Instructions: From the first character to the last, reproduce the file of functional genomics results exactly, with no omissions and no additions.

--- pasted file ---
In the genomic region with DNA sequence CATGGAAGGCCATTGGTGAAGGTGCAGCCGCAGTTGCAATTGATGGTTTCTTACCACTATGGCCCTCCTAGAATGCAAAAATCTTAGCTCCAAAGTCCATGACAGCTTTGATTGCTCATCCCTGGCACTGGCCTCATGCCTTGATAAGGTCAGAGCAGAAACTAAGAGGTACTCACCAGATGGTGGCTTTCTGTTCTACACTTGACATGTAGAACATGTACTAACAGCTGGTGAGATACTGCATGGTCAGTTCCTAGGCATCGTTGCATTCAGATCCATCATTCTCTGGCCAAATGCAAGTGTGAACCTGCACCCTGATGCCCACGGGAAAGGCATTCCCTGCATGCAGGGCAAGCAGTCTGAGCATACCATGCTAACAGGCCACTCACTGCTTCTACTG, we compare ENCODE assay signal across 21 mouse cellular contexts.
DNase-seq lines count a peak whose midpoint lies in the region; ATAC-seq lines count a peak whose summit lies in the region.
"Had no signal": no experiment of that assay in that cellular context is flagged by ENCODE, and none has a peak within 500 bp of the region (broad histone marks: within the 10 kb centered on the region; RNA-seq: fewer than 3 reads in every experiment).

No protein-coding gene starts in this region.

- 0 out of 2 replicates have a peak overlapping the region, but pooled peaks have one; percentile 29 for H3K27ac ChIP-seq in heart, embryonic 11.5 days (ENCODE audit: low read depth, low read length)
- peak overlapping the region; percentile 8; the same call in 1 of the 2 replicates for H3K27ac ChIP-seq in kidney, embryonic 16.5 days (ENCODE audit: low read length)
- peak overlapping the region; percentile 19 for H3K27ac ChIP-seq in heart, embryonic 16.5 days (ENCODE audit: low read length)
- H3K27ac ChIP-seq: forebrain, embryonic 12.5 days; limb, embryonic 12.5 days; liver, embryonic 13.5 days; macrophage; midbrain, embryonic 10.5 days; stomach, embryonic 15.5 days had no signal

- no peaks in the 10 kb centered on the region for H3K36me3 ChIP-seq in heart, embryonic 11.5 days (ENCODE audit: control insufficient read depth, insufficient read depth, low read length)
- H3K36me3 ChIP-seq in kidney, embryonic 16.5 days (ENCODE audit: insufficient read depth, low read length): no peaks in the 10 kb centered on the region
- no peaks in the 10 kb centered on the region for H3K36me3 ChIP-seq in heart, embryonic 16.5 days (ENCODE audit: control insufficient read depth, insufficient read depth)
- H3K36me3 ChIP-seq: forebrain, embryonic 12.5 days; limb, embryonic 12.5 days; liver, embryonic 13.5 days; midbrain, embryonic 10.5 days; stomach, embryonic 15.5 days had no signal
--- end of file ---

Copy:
In the genomic region with DNA sequence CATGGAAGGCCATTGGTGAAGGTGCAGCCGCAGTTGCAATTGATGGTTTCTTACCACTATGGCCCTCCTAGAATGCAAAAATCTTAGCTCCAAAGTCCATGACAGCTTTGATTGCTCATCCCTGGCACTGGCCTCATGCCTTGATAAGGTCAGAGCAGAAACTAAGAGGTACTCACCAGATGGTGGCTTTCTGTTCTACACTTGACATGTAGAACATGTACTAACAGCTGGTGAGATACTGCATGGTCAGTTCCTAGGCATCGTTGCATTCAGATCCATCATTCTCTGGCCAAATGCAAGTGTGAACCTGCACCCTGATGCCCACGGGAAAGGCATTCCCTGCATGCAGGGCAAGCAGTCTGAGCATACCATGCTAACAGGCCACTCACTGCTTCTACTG, we compare ENCODE assay signal across 21 mouse cellular contexts.
DNase-seq lines count a peak whose midpoint lies in the region; ATAC-seq lines count a peak whose summit lies in the region.
"Had no signal": no experiment of that assay in that cellular context is flagged by ENCODE, and none has a peak within 500 bp of the region (broad histone marks: within the 10 kb centered on the region; RNA-seq: fewer than 3 reads in every experiment).

No protein-coding gene starts in this region.

- 0 out of 2 replicates have a peak overlapping the region, but pooled peaks have one; percentile 29 for H3K27ac ChIP-seq in heart, embryonic 11.5 days (ENCODE audit: low read depth, low read length)
- peak overlapping the region; percentile 8; the same call in 1 of the 2 replicates for H3K27ac ChIP-seq in kidney, embryonic 16.5 days (ENCODE audit: low read length)
- peak overlapping the region; percentile 19 for H3K27ac ChIP-seq in heart, embryonic 16.5 days (ENCODE audit: low read length)
- H3K27ac ChIP-seq: forebrain, embryonic 12.5 days; limb, embryonic 12.5 days; liver, embryonic 13.5 days; macrophage; midbrain, embryonic 10.5 days; stomach, embryonic 15.5 days had no signal

- no peaks in the 10 kb centered on the region for H3K36me3 ChIP-seq in heart, embryonic 11.5 days (ENCODE audit: control insufficient read depth, insufficient read depth, low read length)
- H3K36me3 ChIP-seq in kidney, embryonic 16.5 days (ENCODE audit: insufficient read depth, low read length): no peaks in the 10 kb centered on the region
- no peaks in the 10 kb centered on the region for H3K36me3 ChIP-seq in heart, embryonic 16.5 days (ENCODE audit: control insufficient read depth, insufficient read depth)
- H3K36me3 ChIP-seq: forebrain, embryonic 12.5 days; limb, embryonic 12.5 days; liver, embryonic 13.5 days; midbrain, embryonic 10.5 days; stomach, embryonic 15.5 days had no signal